Page 156 - Jewish Book Annual Volume 19

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150
J
e w i s h
B
o o k
A
n n u a l
R
o th
, H
e n r y
.
Call it sleep. Introductions by Maxwell Geismar, Harold U.
Ribalow and Meyer Levin. New York, Pageant, 1960. 640 p.
First published in 1934, the book describes the inner life of David
Schearl, a sensitive Jewish boy in Brooklyn. His is a harsh world where
his father jealously harbors a suspicion that David is another man’s son.
R
u b in
, L
ouis
D. The golden weather. New York, Atheneum, 1961. 320 p.
Growing pains and joyous exhileration of a perceptive Jewish boy in
Charleston, S. C., during his 13th summer vacation.
S
a m u e l
, M
au r ic e
.
The second crucifixion. New York, Knopf, 1960. 373 p.
Marcella, adopted daughter of a great Roman family, marries Julius
Fulvius, who casts her off when her Jewish parentage is revealed.
Interesting background of life in imperial Rome and the condition of the
Christian church and the Jewish people during the Hadrianic period.
S
chw a rtz
-B
art
, A
ndre
.
The last of the just. Trans, from French by Stephen
Becker. New York, Atheneum, 1960. 448 p.
Drama of Jewish suffering and martyrdom which begins in the 12th
century in England and ends with the death of Ernie Levy, one of the
36 “just men,” in a World War II gas chamber.
S
ieg e l
, B
e n ja m in
.
A kind of justice. New York, Harcourt, Brace, 1960. 243
p .
Andrew Bondi, Marrano from Spain, arrives in Elizabethan England
in 1588, searching for an English sailor who had betrayed his wife, Chera,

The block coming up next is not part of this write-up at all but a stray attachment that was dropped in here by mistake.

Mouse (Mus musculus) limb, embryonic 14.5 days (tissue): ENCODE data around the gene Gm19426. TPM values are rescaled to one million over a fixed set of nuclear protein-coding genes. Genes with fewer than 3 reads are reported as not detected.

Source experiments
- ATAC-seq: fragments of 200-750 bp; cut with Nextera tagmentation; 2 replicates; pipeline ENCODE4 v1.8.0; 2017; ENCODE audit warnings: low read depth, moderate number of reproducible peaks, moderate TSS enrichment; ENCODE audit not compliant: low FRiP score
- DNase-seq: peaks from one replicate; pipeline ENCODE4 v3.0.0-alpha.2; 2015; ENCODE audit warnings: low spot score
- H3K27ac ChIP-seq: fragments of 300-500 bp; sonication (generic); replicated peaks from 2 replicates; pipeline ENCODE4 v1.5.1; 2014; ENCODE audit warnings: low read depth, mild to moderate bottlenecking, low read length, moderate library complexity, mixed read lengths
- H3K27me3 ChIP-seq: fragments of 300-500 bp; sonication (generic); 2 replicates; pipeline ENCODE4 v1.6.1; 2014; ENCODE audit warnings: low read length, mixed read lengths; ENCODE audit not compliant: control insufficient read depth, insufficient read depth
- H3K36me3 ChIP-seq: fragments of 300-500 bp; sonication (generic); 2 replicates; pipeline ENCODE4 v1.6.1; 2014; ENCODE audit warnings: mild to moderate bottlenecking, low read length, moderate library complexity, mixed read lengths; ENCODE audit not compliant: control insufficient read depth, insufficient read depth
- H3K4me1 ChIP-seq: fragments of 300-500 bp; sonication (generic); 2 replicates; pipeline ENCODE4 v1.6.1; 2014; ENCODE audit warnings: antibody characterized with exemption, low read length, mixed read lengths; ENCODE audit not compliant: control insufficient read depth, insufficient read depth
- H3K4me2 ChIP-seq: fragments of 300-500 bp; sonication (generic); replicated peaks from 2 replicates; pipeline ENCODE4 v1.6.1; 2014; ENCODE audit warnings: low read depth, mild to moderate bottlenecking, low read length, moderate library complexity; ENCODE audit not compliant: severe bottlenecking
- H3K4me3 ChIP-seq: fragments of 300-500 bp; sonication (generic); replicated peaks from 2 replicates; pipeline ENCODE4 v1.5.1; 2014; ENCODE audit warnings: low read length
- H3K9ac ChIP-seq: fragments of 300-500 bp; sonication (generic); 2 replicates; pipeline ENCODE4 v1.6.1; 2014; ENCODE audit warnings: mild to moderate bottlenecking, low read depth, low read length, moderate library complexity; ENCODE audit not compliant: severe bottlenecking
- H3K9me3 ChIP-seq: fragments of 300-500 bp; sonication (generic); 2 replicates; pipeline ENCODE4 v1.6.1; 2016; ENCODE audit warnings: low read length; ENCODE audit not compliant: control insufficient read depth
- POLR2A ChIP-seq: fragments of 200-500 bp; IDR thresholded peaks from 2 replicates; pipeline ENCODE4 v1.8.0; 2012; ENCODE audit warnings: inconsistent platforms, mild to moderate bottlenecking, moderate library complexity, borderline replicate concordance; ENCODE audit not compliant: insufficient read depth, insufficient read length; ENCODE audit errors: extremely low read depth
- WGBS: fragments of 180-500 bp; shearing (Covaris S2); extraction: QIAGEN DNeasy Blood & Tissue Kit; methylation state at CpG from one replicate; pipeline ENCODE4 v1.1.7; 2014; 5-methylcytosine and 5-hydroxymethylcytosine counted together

to the inquisition. In the underground world of London his ideas of
vengeance and justice are radically altered.
S
in c la ir
,
Jo. Anna Teller. New York, McKay, 1960. 596 p.
Complex novel of a Hungarian peasant woman who married for money
and dominated the lives of her husband and children. At 70 she fights
the Russians in the streets during the Hungarian revolution, escapes from
Budapest and comes to America to live with one of her sons.
S
inger
, I
saac
B
ashevis
.
The magician of Lublin. Trans, from Yiddish by
Elaine Gottlieb and Joseph Singer. New York, Noonday, 1960. 246 p.
Yasha Mazur, the magician of Lublin, is an escape-artist with the
talents of a Houdini. By a series of misadventures he is brought back
to the faith of his fathers; thus Yasha the magician becomes Yasha the
penitent.
S p i c e h a n d l e r , D a n i e l .
Burnt offering. New York, Macmillan,
1 9 6 1 . 2 4 8 p .
The Arab held monastery of Stella Montis which blockaded the road
between Dror and the beleaguered city of Jerusalem was the objective
of the Jewish fighting forces covering a three day period during the
Israeli War of Independence.
S
wados
, H
a rv ey
.
Nights in the gardens of Brooklyn. Boston, Little, Brown,
1961. 248 p.
Although the title story is set in Brooklyn, the others have many
different locales.
T
orday
, U
rsu la
.
Young lucifer. New York, Lippincott, 1960. 250 p.
The tragic story of Max, a young Jewish boy, in a Paris hostel for
concentration camp survivors, who falls in love with Deirdre, an Irish
girl at a fashionable finishing school.
W
a l l a n t
, E
dward
L
ew is
.
The human season. New York, Harcourt, 1960.
192 p.
Joe Berman, who disavows and vilifies his God in revenge for the loss
of his wife whom he treasured above all else, suffers three months of
loneliness and despair.
W
ie s e l
, E
l i e
.
Dawn. Trans, from French by Frances Frenaye. New York,
Hill and Wang, 1961. 128 p.
Emotional reaction of Elisha, a young Israeli underground fighter,
who is assigned to execute John Dawson, a British hostage in Palestine.